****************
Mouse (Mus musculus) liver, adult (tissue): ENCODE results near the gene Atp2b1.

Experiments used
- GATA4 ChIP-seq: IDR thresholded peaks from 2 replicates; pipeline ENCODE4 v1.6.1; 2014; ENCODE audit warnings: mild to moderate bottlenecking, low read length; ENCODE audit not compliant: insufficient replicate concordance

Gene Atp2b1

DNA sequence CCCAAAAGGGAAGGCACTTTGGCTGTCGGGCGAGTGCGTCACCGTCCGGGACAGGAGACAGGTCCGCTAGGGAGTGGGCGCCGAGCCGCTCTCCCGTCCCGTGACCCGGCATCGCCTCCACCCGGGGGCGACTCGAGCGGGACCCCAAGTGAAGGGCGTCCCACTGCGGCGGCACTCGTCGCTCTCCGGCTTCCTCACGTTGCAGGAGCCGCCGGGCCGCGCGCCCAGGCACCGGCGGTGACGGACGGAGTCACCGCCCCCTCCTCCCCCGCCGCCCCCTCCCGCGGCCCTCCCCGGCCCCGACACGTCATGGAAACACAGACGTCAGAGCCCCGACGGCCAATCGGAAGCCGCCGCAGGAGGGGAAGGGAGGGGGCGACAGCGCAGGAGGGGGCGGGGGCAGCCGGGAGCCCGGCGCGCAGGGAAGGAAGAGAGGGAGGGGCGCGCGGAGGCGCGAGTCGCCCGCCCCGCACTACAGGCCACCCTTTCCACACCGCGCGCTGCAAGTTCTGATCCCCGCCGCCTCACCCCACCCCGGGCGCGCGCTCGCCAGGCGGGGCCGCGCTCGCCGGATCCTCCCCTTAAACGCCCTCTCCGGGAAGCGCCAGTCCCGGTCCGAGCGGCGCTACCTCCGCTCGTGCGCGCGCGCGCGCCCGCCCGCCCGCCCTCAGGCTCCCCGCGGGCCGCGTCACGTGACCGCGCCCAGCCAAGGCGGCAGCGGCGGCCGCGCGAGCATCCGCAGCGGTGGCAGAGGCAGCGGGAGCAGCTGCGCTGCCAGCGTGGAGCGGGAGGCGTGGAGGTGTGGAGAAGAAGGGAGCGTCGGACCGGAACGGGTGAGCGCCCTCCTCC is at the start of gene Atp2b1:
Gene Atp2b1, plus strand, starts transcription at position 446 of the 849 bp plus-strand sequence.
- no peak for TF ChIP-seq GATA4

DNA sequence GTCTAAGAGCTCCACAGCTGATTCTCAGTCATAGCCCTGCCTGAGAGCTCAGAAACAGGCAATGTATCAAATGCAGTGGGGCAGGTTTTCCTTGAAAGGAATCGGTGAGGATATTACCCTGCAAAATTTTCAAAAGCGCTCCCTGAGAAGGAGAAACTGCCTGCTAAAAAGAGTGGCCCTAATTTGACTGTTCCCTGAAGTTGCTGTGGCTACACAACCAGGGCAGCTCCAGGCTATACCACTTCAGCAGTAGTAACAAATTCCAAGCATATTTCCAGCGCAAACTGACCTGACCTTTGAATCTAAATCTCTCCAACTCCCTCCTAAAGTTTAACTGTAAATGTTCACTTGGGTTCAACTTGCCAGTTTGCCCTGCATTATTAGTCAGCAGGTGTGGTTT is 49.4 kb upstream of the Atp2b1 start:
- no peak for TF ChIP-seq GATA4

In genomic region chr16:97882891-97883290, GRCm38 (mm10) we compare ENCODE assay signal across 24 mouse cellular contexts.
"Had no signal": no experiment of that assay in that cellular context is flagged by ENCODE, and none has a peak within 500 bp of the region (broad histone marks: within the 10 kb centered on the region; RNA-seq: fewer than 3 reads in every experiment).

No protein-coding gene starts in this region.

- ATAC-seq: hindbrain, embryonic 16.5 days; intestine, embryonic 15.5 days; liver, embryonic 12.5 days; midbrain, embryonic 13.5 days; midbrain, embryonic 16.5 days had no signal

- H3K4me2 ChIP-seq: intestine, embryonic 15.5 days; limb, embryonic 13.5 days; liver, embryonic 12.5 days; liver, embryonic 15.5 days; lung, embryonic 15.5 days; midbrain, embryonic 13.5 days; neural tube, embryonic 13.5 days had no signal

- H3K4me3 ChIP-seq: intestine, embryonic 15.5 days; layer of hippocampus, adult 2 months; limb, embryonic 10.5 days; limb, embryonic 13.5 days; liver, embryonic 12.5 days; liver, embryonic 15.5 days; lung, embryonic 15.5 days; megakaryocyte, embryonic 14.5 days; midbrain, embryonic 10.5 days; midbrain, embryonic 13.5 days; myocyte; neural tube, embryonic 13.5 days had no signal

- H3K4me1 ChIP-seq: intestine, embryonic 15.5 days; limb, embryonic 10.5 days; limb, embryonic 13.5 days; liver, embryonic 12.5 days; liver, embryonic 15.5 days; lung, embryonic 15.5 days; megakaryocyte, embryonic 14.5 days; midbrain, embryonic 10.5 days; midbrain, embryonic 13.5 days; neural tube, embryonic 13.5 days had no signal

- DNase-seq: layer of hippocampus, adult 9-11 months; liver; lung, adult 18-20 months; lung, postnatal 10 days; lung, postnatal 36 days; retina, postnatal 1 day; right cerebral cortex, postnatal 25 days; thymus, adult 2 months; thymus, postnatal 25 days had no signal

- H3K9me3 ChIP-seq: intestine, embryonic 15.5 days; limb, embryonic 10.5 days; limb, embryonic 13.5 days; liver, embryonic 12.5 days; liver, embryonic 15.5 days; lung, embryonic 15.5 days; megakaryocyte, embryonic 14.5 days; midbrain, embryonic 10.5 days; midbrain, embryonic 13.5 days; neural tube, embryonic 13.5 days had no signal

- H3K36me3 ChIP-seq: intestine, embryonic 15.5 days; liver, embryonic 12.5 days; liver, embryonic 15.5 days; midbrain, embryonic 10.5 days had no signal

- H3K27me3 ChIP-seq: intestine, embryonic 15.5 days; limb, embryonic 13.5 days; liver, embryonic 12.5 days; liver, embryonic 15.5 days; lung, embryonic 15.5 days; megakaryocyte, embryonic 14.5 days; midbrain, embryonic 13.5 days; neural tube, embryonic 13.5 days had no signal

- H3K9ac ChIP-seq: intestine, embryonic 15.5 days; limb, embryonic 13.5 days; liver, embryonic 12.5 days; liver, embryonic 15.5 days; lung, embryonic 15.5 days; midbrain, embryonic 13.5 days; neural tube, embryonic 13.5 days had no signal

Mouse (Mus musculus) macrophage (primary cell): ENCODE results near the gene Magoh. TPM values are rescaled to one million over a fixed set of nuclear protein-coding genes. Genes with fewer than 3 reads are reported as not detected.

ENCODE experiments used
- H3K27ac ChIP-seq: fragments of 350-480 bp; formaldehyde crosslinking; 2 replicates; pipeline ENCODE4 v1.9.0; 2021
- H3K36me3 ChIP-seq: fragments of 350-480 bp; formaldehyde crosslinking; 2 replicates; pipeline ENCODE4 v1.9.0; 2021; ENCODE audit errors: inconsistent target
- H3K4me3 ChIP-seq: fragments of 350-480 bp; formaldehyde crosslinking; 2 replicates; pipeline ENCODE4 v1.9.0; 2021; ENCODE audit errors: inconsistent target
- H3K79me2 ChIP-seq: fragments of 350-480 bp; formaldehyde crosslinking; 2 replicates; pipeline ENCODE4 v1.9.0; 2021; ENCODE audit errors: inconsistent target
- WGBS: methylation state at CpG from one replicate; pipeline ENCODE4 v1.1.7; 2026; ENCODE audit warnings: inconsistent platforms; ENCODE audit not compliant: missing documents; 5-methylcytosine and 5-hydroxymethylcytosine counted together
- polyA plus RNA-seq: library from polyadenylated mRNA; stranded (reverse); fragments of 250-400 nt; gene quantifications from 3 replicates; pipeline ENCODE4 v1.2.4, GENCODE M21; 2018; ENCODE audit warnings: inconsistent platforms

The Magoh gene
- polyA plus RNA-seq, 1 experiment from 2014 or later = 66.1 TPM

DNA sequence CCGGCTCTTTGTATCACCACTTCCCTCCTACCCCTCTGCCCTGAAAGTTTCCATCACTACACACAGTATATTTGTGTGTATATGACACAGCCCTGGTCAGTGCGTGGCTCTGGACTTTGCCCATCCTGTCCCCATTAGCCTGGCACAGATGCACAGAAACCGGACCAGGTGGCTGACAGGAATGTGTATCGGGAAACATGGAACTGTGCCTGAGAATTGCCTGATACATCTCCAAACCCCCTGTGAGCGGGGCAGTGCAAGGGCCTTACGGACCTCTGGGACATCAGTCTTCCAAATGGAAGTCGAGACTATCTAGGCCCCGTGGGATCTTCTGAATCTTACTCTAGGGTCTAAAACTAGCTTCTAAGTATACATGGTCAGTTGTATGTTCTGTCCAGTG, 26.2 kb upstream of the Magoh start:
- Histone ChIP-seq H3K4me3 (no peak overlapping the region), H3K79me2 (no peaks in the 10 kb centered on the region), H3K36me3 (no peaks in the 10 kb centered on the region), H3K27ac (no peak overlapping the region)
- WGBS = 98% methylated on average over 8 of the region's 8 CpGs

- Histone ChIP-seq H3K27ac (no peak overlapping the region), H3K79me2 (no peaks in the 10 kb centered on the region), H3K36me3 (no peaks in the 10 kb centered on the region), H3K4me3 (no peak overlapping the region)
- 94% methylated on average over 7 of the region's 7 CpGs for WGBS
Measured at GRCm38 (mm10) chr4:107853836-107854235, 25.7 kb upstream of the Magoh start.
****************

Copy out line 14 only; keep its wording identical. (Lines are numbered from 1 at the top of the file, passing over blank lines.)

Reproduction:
- H3K4me2 ChIP-seq: intestine, embryonic 15.5 days; limb, embryonic 13.5 days; liver, embryonic 12.5 days; liver, embryonic 15.5 days; lung, embryonic 15.5 days; midbrain, embryonic 13.5 days; neural tube, embryonic 13.5 days had no signal